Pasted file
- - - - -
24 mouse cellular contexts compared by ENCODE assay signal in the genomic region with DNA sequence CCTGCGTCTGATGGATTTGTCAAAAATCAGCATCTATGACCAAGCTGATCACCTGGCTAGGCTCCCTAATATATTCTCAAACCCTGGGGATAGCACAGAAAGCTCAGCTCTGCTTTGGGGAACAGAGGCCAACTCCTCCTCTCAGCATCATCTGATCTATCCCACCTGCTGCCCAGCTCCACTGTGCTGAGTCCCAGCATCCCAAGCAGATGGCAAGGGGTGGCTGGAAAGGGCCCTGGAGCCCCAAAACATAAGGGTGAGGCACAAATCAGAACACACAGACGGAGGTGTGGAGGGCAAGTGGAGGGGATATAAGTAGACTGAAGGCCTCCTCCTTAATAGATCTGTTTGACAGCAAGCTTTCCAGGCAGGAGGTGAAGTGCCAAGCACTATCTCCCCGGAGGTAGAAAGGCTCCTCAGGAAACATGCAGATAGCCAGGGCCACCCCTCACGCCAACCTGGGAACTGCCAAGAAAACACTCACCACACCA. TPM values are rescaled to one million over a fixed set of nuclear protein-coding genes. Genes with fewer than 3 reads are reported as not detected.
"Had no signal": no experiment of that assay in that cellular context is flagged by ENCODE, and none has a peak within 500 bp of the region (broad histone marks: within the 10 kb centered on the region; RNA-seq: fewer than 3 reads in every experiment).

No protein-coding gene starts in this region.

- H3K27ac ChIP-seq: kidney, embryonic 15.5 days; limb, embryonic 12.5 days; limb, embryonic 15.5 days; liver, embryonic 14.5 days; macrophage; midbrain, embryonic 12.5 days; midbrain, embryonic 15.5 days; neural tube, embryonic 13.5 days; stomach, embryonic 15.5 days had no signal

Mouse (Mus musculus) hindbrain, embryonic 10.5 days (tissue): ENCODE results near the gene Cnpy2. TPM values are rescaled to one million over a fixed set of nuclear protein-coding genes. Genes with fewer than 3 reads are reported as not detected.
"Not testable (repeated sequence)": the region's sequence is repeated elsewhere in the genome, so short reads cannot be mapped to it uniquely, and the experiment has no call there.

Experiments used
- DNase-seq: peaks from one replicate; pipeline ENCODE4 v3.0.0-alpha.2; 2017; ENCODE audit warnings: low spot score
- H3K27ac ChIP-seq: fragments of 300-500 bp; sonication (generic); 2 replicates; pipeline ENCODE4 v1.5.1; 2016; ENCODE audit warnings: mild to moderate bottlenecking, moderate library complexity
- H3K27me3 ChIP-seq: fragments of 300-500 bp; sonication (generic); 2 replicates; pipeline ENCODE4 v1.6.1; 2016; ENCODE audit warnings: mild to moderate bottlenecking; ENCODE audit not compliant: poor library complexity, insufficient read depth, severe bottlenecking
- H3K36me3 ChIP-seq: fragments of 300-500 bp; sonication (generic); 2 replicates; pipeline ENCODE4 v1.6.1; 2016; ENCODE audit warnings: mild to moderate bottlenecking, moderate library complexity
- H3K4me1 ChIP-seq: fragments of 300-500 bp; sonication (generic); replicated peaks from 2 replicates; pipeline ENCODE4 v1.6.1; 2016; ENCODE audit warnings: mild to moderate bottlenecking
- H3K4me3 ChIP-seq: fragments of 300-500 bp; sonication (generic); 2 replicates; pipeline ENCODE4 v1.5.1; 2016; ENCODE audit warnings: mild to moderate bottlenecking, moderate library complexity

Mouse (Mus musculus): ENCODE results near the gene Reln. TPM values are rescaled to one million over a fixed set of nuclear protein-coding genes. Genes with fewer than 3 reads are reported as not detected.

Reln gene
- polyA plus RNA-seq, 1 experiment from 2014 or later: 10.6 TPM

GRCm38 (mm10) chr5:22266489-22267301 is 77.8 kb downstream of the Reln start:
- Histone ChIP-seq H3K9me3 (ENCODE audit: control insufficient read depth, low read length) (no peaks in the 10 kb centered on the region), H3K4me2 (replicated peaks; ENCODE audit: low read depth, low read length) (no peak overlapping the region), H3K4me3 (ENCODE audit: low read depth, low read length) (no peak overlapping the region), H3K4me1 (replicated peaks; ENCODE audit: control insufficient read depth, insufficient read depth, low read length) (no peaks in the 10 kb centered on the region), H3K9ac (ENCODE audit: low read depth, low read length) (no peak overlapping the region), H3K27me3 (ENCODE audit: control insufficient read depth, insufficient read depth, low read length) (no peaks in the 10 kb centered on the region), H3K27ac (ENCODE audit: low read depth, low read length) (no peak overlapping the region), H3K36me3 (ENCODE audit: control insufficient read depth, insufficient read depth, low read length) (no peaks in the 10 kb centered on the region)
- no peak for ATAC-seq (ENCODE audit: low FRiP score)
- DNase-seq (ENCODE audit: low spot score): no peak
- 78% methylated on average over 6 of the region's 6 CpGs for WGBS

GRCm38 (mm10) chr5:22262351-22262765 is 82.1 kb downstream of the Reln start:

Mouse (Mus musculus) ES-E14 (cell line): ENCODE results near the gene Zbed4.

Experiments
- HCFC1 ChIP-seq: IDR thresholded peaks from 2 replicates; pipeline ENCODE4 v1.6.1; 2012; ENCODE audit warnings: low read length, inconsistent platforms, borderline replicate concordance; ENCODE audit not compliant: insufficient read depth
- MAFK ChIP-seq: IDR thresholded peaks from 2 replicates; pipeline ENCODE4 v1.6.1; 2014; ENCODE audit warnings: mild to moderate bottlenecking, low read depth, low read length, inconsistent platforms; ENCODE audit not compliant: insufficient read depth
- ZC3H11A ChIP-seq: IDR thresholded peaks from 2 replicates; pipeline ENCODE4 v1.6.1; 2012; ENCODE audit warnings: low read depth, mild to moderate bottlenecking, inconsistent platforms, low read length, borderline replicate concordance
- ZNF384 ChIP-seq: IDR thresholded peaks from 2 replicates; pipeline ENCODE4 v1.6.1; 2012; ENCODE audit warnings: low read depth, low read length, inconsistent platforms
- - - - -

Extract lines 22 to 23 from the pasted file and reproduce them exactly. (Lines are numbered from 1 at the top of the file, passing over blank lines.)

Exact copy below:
GRCm38 (mm10) chr5:22262351-22262765 is 82.1 kb downstream of the Reln start:

Mouse (Mus musculus) ES-E14 (cell line): ENCODE results near the gene Zbed4.